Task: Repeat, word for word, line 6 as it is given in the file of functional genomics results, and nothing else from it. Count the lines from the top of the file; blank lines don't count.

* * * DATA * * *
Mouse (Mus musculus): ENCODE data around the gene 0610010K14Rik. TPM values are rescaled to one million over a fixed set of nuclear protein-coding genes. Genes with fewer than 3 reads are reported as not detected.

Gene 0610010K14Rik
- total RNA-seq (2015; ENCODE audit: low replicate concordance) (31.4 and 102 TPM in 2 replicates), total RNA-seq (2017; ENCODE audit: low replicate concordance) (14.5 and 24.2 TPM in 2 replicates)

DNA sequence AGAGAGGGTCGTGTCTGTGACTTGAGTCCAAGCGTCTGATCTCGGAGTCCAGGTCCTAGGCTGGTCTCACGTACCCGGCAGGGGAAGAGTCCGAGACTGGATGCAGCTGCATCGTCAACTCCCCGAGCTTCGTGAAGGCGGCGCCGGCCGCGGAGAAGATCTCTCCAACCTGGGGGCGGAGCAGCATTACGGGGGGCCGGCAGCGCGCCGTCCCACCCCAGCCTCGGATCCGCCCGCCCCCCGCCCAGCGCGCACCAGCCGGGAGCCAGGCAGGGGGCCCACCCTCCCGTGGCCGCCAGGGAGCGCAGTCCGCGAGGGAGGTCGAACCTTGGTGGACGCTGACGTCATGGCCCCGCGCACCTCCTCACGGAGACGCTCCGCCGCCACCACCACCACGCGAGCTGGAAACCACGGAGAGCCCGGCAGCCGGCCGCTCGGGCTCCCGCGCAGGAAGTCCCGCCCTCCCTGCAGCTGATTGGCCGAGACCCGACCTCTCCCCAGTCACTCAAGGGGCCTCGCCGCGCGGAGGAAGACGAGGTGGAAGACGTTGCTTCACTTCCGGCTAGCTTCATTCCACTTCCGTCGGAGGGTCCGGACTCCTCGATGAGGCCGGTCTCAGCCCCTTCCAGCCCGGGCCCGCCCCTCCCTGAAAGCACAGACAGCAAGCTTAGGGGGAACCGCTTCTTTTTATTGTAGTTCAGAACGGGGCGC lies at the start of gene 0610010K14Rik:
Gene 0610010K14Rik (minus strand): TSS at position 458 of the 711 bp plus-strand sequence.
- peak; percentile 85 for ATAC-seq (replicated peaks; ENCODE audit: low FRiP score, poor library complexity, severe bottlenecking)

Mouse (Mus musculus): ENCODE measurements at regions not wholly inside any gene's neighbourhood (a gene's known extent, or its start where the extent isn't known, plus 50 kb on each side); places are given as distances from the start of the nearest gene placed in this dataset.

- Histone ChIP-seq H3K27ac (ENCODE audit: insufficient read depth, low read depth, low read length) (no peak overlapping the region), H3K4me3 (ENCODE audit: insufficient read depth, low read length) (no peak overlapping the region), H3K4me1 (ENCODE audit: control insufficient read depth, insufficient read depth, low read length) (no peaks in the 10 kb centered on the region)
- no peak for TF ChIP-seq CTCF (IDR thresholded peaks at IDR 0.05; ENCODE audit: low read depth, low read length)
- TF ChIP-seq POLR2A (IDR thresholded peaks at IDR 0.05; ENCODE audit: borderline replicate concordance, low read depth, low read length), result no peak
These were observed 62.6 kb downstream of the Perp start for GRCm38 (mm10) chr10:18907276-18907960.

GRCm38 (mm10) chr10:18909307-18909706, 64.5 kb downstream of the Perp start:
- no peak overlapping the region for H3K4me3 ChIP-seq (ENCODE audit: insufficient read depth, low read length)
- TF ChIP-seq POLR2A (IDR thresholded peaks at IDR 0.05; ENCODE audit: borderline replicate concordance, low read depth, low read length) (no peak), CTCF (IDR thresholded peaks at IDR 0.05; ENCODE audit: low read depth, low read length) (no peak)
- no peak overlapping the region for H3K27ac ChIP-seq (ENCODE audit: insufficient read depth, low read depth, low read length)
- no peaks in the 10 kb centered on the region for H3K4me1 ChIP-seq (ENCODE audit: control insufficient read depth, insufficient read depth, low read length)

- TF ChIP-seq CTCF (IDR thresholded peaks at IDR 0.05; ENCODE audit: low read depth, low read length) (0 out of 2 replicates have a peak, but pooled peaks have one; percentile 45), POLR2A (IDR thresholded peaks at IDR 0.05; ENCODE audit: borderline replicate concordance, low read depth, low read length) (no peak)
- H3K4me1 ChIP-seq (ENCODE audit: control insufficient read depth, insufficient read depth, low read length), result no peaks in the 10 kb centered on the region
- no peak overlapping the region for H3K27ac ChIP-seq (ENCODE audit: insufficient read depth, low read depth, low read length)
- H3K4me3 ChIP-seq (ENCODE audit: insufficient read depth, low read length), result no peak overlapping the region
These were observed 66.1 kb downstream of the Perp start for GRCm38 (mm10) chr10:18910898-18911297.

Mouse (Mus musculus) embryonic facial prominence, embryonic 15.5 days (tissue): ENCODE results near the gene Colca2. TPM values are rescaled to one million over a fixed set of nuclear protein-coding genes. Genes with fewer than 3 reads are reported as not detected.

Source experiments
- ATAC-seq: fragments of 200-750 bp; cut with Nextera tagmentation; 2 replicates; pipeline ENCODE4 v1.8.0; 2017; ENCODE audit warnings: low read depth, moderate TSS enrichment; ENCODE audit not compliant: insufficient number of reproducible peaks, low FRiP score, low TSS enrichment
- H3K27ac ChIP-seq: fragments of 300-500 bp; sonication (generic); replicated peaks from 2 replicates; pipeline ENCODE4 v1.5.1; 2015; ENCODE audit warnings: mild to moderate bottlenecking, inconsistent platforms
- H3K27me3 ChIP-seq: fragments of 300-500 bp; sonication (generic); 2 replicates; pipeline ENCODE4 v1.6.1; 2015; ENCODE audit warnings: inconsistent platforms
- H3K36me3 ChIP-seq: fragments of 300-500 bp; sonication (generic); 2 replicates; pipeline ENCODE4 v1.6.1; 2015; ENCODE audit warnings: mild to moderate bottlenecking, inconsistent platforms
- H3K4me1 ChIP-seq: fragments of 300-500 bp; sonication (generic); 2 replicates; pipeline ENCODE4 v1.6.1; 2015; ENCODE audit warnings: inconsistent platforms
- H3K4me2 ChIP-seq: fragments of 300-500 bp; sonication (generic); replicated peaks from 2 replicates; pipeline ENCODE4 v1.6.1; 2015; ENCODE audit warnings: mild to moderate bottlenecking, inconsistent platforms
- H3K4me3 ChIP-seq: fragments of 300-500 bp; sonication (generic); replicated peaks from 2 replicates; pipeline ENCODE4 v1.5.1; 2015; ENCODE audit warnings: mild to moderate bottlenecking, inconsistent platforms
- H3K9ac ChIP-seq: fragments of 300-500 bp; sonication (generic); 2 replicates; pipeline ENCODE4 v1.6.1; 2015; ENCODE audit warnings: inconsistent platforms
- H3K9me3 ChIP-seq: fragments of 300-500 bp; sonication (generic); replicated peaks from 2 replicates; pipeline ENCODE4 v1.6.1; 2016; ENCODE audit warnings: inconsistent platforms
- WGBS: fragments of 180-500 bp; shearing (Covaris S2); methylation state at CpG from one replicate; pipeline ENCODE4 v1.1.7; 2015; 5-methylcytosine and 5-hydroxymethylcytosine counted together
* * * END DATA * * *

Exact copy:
- peak; percentile 85 for ATAC-seq (replicated peaks; ENCODE audit: low FRiP score, poor library complexity, severe bottlenecking)